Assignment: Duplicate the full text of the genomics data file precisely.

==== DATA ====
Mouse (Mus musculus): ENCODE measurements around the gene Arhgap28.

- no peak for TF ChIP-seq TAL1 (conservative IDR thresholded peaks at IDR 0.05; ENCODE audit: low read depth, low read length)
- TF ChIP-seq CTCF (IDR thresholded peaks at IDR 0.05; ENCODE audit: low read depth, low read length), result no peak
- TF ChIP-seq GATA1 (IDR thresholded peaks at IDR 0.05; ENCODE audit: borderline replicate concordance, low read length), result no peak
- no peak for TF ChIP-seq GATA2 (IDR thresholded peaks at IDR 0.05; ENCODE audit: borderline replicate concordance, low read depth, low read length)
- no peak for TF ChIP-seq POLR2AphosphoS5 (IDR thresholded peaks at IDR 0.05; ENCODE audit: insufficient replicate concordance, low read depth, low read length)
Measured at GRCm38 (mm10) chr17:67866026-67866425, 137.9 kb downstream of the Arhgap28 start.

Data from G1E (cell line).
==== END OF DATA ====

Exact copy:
Mouse (Mus musculus): ENCODE measurements around the gene Arhgap28.

- no peak for TF ChIP-seq TAL1 (conservative IDR thresholded peaks at IDR 0.05; ENCODE audit: low read depth, low read length)
- TF ChIP-seq CTCF (IDR thresholded peaks at IDR 0.05; ENCODE audit: low read depth, low read length), result no peak
- TF ChIP-seq GATA1 (IDR thresholded peaks at IDR 0.05; ENCODE audit: borderline replicate concordance, low read length), result no peak
- no peak for TF ChIP-seq GATA2 (IDR thresholded peaks at IDR 0.05; ENCODE audit: borderline replicate concordance, low read depth, low read length)
- no peak for TF ChIP-seq POLR2AphosphoS5 (IDR thresholded peaks at IDR 0.05; ENCODE audit: insufficient replicate concordance, low read depth, low read length)
Measured at GRCm38 (mm10) chr17:67866026-67866425, 137.9 kb downstream of the Arhgap28 start.

Data from G1E (cell line).